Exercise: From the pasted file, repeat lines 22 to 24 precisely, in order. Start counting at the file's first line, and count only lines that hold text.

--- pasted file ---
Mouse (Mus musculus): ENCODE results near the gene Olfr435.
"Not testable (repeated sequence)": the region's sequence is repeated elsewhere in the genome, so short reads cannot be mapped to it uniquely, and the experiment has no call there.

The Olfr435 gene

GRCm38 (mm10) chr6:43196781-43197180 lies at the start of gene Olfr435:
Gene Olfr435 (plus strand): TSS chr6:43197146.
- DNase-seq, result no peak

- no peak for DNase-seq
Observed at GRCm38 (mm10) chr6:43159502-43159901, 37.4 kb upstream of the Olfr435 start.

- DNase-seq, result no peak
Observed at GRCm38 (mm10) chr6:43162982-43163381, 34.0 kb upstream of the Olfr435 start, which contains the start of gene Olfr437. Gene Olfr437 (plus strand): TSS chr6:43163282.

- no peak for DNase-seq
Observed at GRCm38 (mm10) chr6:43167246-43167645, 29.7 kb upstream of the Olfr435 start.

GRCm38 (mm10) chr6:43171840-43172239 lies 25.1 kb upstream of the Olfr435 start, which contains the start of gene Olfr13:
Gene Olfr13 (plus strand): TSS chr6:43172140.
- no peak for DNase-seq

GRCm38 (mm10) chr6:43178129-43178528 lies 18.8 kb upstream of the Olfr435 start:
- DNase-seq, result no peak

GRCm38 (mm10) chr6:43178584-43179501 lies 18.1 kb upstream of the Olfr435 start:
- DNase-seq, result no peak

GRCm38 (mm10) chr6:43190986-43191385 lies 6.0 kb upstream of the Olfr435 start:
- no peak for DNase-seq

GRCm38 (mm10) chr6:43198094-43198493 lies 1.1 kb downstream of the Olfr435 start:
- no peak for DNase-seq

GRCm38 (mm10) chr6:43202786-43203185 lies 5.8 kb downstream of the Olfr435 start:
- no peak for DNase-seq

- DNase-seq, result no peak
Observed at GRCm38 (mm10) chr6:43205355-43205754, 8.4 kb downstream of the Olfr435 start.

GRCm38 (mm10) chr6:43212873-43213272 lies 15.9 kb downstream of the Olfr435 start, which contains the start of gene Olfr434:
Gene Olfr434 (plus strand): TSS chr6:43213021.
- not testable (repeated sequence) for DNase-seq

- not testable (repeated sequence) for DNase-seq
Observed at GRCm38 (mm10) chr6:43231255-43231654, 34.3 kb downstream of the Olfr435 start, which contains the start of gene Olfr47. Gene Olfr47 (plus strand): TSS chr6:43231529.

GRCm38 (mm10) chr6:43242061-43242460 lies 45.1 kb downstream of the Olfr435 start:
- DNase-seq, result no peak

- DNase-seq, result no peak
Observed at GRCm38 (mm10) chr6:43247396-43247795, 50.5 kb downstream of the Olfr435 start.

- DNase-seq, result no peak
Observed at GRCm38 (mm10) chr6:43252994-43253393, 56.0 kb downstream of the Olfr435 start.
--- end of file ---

GRCm38 (mm10) chr6:43198094-43198493 lies 1.1 kb downstream of the Olfr435 start:
- no peak for DNase-seq

GRCm38 (mm10) chr6:43202786-43203185 lies 5.8 kb downstream of the Olfr435 start: